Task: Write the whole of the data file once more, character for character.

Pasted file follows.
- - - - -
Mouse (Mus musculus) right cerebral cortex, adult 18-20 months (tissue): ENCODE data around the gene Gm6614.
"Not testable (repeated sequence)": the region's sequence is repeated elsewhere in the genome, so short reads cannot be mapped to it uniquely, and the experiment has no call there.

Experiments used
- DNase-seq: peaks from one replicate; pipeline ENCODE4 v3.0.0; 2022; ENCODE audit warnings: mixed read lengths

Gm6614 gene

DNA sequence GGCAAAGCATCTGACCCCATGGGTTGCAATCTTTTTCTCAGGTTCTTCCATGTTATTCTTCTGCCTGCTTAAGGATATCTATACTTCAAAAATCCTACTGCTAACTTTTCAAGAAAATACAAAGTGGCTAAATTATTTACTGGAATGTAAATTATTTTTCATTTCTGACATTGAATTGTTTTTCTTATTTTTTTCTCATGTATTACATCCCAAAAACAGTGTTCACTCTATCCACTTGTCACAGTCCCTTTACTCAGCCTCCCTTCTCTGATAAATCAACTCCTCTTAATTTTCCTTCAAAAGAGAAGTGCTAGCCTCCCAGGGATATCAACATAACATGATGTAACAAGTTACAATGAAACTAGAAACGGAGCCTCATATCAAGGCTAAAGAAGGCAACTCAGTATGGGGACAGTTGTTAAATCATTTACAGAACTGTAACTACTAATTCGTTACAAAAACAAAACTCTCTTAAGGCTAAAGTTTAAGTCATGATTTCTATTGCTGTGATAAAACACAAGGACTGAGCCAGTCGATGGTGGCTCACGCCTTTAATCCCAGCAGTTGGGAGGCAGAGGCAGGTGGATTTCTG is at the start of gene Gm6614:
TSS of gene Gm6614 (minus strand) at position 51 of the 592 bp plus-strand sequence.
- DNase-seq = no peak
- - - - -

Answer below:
Mouse (Mus musculus) right cerebral cortex, adult 18-20 months (tissue): ENCODE data around the gene Gm6614.
"Not testable (repeated sequence)": the region's sequence is repeated elsewhere in the genome, so short reads cannot be mapped to it uniquely, and the experiment has no call there.

Experiments used
- DNase-seq: peaks from one replicate; pipeline ENCODE4 v3.0.0; 2022; ENCODE audit warnings: mixed read lengths

Gm6614 gene

DNA sequence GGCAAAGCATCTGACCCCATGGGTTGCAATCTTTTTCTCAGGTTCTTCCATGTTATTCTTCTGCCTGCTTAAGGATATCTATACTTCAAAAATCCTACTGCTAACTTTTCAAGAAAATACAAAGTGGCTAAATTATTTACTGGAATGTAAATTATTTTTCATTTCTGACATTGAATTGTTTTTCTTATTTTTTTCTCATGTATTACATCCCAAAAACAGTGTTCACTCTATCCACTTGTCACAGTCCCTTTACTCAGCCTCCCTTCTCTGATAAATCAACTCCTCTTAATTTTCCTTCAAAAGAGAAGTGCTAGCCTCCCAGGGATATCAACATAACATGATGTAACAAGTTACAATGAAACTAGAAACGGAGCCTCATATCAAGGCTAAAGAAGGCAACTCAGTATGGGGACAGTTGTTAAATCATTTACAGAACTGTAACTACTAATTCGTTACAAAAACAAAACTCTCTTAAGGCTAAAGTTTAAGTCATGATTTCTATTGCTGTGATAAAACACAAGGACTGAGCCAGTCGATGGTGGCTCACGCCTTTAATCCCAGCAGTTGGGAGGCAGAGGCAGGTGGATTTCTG is at the start of gene Gm6614:
TSS of gene Gm6614 (minus strand) at position 51 of the 592 bp plus-strand sequence.
- DNase-seq = no peak